Burnout of Healthcare Workers amid the COVID-19 Pandemic: A Japanese Cross-Sectional Survey.

Published on Mar 2, 2021in International Journal of Environmental Research and Public Health2.849
· DOI :10.3390/IJERPH18052434
Yoshito Nishimura (U.H.: University of Hawaii at Manoa), Yoshito Nishimura5
Estimated H-index: 5
(U.H.: University of Hawaii at Manoa)
+ 2 AuthorsFumio Otsuka35
Estimated H-index: 35
Sources
Abstract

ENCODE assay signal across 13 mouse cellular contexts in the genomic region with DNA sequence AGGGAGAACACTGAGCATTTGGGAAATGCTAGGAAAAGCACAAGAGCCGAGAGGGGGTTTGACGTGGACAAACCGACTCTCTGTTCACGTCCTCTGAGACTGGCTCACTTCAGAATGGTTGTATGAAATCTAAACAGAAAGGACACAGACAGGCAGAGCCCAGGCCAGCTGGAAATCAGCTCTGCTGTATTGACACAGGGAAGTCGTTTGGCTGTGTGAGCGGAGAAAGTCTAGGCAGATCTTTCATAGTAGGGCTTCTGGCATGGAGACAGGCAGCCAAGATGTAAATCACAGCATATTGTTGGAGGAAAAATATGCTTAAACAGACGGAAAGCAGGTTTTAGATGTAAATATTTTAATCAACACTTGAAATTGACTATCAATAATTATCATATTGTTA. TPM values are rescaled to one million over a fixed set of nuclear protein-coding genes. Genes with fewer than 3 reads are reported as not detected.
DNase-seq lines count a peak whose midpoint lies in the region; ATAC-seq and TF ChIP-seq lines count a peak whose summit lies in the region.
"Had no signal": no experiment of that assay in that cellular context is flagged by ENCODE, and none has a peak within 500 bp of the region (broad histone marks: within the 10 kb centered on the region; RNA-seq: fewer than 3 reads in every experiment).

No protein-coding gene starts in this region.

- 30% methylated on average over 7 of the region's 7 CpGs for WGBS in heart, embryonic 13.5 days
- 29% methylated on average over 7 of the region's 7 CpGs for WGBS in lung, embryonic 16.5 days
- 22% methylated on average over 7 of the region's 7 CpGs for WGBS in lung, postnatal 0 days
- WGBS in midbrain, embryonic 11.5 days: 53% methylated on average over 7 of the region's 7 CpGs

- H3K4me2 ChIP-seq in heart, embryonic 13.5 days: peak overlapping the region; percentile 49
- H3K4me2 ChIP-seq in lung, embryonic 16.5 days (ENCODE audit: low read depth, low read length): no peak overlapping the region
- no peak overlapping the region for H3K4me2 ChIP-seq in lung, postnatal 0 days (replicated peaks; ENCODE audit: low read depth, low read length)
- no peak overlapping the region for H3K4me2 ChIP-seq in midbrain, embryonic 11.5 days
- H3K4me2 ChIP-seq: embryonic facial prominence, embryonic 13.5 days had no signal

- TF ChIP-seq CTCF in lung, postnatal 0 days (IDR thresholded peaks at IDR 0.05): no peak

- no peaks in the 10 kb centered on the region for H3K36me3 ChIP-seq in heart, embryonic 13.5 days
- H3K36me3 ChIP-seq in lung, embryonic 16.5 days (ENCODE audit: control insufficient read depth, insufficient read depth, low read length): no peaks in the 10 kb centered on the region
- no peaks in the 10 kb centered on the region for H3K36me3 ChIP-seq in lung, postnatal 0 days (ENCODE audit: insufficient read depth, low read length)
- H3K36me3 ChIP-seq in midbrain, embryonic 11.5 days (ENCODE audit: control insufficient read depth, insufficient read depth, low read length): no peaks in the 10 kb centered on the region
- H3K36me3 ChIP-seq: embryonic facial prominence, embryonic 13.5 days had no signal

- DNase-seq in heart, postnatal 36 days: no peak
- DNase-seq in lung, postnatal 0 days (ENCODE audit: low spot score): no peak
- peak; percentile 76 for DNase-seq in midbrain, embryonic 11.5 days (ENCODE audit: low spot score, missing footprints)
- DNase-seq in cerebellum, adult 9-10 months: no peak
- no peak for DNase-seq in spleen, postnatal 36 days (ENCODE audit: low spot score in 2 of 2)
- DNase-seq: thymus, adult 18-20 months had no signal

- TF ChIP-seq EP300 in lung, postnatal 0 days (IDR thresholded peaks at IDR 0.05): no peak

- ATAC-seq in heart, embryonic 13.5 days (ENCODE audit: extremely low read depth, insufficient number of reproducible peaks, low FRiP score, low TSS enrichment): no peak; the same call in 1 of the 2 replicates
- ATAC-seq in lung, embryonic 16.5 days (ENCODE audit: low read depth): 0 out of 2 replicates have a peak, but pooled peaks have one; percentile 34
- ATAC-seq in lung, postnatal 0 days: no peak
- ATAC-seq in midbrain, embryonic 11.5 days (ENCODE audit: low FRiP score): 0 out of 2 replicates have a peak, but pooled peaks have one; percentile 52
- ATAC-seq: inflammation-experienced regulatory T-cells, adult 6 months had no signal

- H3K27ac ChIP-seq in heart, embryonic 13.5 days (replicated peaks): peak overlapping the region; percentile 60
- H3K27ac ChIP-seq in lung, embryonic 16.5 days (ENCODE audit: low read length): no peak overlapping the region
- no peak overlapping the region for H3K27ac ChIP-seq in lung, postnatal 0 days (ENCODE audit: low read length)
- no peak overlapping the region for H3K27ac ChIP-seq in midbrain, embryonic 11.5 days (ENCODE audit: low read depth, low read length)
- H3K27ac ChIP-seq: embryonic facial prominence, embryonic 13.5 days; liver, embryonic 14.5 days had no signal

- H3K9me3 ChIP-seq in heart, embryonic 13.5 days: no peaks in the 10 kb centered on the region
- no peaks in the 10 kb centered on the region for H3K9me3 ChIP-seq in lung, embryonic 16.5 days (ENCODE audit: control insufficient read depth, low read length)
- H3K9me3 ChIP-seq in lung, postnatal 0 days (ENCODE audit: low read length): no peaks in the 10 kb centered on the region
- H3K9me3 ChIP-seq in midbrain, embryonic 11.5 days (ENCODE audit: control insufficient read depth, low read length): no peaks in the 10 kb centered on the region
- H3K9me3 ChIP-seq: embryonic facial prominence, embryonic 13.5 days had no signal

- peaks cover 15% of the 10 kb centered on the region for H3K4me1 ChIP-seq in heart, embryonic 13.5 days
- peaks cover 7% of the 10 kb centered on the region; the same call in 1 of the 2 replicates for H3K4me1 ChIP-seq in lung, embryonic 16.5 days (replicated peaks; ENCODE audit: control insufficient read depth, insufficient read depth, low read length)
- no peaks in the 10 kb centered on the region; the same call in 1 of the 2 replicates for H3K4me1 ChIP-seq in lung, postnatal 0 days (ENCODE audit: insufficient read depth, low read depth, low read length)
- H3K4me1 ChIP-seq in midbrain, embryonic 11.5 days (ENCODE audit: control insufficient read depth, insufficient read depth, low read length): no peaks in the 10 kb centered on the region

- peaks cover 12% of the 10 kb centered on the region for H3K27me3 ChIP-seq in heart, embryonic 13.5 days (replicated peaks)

The coronavirus disease 2019 (COVID-19) global pandemic has drastically changed how we live and work. Amid the prolonged pandemic, burnout of the frontline healthcare professionals has become a significant concern. We conducted a cross-sectional survey study to provide data about the relationship between the COVID-19 pandemic and the prevalence of burnout in healthcare professionals in Japan. Healthcare workers in a single Japanese national university hospital participated in the survey, including basic demographics, whether a participant engaged in care of COVID-19 patients in the past 2 weeks and the Maslach Burnout Inventory. Of those, 25.4% fully answered the survey; 33.3% were doctors and 63.6% were nurses, and 36.3% engaged in care of COVID-19 patients in the past 2 weeks. Compared to those belonging to General Medicine, those in Emergency Intensive Care Unit were at higher risk of burnout (odds ratio (OR), 6.7; 95% CI, 1.1–42.1; p = 0.031). Of those who engaged in care of COVID-19 patients, 50% reported burnout while 6.1% did not (OR 8.5, 95% CI; 1.3–54.1; p = 0.014). The burnout of healthcare workers is a significant concern amid the pandemic, which needs to be addressed for sustainable healthcare delivery.
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